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The Adventures of Huckleberry Finn

by Mark Twain

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Which quotes in Huck Finn are challenging for understanding and argument?

Quick answer:

In the novel, Huck Finn, by Mark Twain, the reader can find many quotes and events that go hand in hand with the theme of individualism. One such quote is when Huck and Jim have escaped from their captors and are floating down the Mississippi River on a raft. The two men encounter numerous obstacles, but they overcome each one in their own way. When they stumble upon a couple that are having trouble navigating through their boat because of an object in the water, Jim comes up with an idea to help them out. He then asks Huck if he would mind going over to help them out. "Would you do it?" says I. "Yes," says he, "I'll do it; but I ain'

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There are many small episodes in this picaresque novel that are easily missed by the casual reader and provide a topic for a lively debate.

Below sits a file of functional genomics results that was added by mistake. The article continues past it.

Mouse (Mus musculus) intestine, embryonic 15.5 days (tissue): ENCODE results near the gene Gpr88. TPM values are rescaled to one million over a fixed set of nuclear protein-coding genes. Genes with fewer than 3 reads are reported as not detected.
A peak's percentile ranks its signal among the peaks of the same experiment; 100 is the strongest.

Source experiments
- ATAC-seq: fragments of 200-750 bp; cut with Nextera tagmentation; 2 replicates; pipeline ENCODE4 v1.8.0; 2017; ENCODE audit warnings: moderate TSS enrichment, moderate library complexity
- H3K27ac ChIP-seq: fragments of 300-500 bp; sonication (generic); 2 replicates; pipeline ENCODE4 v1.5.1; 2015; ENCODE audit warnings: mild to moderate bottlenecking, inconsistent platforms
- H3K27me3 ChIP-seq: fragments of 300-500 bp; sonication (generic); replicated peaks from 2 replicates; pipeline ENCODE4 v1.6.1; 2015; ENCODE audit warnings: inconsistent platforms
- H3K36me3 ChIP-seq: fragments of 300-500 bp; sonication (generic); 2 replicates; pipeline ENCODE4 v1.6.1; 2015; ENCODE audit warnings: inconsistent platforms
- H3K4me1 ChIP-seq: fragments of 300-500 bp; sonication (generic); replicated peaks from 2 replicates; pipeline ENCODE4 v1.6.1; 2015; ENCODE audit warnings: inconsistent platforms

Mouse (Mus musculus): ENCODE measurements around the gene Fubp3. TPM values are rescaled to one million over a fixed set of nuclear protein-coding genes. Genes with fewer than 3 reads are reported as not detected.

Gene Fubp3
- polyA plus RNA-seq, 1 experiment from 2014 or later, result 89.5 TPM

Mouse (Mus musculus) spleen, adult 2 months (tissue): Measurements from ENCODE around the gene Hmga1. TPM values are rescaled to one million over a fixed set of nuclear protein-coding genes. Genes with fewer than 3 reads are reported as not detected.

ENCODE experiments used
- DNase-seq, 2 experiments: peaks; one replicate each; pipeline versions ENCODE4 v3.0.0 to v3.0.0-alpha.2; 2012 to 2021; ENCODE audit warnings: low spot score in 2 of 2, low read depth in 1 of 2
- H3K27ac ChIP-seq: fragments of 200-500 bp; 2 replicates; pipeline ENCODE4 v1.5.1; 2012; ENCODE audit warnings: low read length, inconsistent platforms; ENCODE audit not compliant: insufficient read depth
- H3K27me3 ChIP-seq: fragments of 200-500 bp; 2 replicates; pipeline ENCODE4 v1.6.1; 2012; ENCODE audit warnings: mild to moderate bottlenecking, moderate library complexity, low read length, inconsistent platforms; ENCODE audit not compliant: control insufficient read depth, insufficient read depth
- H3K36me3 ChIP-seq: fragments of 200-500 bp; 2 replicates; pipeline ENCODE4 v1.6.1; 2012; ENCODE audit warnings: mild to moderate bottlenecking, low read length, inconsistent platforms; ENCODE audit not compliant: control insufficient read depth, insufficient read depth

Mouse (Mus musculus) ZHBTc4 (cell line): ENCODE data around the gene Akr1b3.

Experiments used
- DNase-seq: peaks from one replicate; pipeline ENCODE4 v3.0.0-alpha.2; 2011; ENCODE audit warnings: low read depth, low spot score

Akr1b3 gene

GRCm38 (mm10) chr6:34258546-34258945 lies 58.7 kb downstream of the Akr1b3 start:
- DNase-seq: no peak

One such episode occurs in chapter 16, when Huck is able to keep two slave hunters at bay by pretending that Jim, who is in the tent on the raft, is his father and afflicted with smallpox. The men see that Huck is a young boy in dire need of help, but their own self-preserving instincts prevent them from actually getting close enough to help. Instead, they float over two $20 gold pieces on a board and tell Huck,

Now we're trying to do you a kindness; you just put twenty miles between us, that's a good boy.

This episode invites a debate about people's approach to charity. Is Twain suggesting that people are willing to throw money at a problem or hardship but not get personally involved? Is he suggesting that people must take care of themselves first and only help others in small and temporary ways?

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